Considering a career in medicine? Becoming a doctor in Canada can be a daunting—yet exciting—prospect. Amidst the multitude of career options, medicine stands out as a profession that combines the pursuit of knowledge, a sense of purpose, technical skill and the rewards of making a tangible difference.
For those considering medical school as a potential next step, here we explore ten of the top reasons why becoming a doctor can be a rewarding career choice—both personally and professionally.
1. You enjoy helping others
Whether providing treatment, offering support and advice or doing academic work that contributes to medical breakthroughs, physicians can make a real difference in the lives of individuals, communities and beyond.
The desire to help people is a common motivator for aspiring medical professionals—and a critical one, too. Doctors carry a heavy responsibility throughout their careers and maintaining joy in medicine by helping others can help provide lasting job satisfaction.
2. Canada needs more doctors
Job security is not an issue that keeps physicians up at night! While some specialties are more in-demand than others, the vast majority of Canada’s residents and fellows are able to secure jobs quickly—and this high employment rate shows no signs of slowing. In fact, predictions indicate that Canada could be short 44,000 doctors by 2028, so you can count on staying sought-after as a physician even if completing your medical degree is still years away.
Beyond our borders, doctors are also in great demand globally with 132 countries also facing shortages of medical professionals. As a graduate of a Canadian medical school, physicians can transition their skills to many countries worldwide, either permanently or as a locum (temporary) doctor.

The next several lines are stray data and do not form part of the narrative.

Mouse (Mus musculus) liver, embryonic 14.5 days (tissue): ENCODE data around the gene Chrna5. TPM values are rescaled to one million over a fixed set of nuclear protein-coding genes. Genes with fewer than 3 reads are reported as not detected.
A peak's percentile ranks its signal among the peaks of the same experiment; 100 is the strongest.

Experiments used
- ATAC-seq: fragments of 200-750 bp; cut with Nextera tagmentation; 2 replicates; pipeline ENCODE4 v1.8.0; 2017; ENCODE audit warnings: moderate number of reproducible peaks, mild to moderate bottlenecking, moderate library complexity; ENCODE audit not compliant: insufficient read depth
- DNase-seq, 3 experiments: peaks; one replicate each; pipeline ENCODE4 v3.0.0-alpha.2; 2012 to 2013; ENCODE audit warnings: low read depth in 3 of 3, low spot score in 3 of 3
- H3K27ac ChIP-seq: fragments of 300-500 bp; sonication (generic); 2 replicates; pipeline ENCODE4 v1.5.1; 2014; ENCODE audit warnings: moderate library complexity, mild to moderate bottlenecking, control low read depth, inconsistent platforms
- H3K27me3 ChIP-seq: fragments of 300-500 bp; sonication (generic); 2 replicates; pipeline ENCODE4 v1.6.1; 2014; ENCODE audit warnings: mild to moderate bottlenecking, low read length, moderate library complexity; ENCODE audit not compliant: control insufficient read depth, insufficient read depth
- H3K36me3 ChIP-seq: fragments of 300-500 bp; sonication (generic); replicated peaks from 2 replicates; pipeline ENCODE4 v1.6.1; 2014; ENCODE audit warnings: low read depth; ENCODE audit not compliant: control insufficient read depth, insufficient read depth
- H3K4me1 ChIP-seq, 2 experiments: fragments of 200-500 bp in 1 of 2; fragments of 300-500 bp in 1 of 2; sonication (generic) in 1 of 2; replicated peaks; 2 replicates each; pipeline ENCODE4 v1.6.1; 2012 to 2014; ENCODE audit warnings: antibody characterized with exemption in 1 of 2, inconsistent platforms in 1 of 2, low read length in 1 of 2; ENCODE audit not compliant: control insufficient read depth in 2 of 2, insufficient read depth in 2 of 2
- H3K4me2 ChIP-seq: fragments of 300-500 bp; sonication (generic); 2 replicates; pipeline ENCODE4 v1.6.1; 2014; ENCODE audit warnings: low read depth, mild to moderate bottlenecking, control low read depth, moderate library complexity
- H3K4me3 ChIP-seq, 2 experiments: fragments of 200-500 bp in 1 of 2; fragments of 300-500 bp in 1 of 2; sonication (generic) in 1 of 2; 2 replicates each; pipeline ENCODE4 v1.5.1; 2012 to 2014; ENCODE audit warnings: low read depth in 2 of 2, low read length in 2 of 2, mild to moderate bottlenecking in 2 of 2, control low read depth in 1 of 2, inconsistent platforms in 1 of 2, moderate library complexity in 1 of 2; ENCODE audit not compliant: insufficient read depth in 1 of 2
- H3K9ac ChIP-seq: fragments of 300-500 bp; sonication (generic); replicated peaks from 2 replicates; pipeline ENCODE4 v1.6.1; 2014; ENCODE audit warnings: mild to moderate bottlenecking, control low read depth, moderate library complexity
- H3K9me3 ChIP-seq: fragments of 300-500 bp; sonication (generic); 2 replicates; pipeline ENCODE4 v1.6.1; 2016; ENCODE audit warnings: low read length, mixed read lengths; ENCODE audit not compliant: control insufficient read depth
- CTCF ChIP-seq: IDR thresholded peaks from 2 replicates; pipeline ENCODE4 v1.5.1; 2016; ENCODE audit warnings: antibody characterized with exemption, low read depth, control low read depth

3. High earning potential
The average salary for a medical doctor in Canada is approximately $344,000 (gross) per year according to the Canadian Institute for Health Information. It should be noted that average earnings vary considerably between provinces. For example, a cardiologist earns $599,000 on average in B.C. versus $508,000 in Ontario.
Factors such as expertise and specializations perhaps have an even greater impact than location on a doctor's earning potential. Doctors who specialize in specific fields like neurosurgery or cardiothoracic surgery have the potential to earn higher incomes. Those with more experience in their field and who hold additional certifications or qualifications can also earn more. For example, psychiatrists and family physicians in Canada typically earn in the low $300,000 range, while some specialized surgeons can earn $600,000 or more.
4. Continual learning
If you’ve always had a passion for school as well as learning and applying new concepts, pursuing a career as a physician could be a great fit. The field of medicine offers continuous learning opportunities and the pace of new information is astonishing. In fact, back in 1950, it was anticipated that medical knowledge would double within 50 years. Today, medical knowledge is estimated to double every 73 days!
5. To have purpose in your work
A sense of purpose is a key motivator for many who choose a medical career, however, purpose can take many forms. While some may find meaning in helping people and saving lives, others may feel driven by advocating for healthcare policy change or improving public health at large through medical research.
It’s important to tie your work in the medical profession to your core values and purpose. Having meaning in your work will keep you grounded and inspired even in difficult times as well as contribute to your personal sense of fulfillment in your medical career.
6. You crave stimulating work
In most medical specialties, each day is unique. Medical doctors encounter a wide range of conditions, symptoms, personalities and medical histories. Strong creative problem-solving skills, an analytical mind and a naturally curious personality are great assets for a career in medicine.
It makes sense to put a lot of thought into the best-fit specialty for your personality and preferred working style so you will always feel challenged and engaged by your work in the medical field. Some physicians even have multiple specialties, which keeps work varied throughout a long career and allows for a greater breadth of ongoing learning.